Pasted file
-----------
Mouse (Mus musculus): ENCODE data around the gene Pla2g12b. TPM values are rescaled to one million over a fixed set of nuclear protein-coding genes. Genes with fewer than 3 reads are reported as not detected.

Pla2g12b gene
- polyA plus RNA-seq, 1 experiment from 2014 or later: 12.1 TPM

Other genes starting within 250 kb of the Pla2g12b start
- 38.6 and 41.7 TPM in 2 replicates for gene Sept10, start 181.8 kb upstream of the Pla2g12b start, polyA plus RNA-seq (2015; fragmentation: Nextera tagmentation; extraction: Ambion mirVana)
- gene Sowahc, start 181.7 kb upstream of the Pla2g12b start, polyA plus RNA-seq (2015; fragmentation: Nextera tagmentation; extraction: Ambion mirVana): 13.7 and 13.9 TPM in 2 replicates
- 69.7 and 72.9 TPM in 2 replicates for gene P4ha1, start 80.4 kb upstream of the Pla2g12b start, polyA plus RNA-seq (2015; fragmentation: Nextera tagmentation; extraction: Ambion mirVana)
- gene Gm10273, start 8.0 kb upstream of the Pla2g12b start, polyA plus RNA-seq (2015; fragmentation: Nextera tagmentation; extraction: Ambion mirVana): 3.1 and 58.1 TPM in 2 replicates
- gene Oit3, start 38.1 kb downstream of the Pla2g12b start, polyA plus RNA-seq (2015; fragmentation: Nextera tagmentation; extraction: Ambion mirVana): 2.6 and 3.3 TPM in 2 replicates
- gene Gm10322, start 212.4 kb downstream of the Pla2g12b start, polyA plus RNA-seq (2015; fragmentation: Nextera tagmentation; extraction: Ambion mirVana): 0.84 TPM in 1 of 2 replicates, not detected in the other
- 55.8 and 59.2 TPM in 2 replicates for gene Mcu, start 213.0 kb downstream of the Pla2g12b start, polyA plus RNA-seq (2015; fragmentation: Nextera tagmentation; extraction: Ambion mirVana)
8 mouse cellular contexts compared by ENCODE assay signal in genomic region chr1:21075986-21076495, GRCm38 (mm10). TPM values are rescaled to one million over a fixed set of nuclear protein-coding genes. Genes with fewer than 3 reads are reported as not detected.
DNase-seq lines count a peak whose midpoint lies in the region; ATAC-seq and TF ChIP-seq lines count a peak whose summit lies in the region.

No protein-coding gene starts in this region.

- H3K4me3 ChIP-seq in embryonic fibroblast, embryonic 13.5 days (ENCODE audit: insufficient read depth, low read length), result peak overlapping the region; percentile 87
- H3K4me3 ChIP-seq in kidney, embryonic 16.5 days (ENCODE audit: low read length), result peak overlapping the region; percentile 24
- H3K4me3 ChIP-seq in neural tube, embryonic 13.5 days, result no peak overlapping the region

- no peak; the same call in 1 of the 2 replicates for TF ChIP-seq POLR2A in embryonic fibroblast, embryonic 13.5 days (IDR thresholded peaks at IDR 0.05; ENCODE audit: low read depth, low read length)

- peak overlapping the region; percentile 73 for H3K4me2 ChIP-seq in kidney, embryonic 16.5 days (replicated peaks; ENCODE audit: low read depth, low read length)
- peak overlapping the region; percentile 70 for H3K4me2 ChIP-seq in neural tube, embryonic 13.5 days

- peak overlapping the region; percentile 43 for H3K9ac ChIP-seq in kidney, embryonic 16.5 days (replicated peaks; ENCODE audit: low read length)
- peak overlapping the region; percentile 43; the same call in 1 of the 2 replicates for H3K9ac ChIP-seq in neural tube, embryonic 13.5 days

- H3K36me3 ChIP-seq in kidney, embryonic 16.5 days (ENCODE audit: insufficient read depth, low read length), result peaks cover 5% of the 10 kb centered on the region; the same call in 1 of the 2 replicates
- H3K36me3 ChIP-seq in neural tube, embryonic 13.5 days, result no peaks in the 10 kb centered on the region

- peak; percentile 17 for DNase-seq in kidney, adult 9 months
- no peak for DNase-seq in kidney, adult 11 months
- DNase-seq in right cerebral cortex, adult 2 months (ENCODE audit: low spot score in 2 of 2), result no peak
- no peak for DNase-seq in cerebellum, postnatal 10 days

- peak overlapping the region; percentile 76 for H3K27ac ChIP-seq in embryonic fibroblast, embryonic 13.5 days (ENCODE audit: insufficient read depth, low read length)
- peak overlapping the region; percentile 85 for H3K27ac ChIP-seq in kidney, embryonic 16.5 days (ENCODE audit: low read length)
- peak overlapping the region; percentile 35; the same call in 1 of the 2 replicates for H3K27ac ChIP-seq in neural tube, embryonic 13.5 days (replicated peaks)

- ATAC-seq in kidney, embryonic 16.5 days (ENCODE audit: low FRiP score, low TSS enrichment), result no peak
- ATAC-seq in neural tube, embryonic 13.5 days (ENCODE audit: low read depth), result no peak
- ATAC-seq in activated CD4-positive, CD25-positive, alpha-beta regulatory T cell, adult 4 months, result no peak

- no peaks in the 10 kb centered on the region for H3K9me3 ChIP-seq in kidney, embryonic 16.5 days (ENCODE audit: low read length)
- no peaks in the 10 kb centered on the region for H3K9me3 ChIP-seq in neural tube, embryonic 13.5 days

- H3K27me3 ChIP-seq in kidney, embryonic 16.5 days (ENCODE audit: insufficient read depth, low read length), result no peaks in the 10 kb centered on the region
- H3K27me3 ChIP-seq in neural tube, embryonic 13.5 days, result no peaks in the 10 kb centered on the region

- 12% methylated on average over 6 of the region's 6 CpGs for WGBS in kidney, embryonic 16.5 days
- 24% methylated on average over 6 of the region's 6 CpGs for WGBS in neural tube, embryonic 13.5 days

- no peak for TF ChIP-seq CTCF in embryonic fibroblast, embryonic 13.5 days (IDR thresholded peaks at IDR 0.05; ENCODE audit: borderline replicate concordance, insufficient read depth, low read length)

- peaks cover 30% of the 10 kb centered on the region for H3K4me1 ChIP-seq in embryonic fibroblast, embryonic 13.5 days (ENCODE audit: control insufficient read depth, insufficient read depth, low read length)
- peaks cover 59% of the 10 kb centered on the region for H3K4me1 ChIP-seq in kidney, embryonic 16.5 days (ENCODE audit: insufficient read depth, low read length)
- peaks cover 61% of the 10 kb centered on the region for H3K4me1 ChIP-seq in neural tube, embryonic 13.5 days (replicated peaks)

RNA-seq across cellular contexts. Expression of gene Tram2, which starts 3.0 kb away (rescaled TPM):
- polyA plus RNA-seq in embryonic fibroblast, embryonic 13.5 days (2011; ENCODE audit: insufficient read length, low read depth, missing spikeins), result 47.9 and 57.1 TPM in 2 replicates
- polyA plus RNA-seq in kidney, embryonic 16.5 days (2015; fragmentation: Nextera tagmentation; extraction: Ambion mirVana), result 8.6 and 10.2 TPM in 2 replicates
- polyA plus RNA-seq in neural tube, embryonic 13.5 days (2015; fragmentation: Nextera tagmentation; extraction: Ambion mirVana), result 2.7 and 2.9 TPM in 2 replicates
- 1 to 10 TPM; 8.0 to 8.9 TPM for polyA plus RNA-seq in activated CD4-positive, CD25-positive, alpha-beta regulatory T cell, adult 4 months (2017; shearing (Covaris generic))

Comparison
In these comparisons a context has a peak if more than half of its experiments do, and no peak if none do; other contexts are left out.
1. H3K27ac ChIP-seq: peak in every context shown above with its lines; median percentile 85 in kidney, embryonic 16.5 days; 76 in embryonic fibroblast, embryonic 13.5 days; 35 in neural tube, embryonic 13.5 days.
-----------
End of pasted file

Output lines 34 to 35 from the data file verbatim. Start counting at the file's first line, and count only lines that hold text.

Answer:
- ATAC-seq in activated CD4-positive, CD25-positive, alpha-beta regulatory T cell, adult 4 months, result no peak

- no peaks in the 10 kb centered on the region for H3K9me3 ChIP-seq in kidney, embryonic 16.5 days (ENCODE audit: low read length)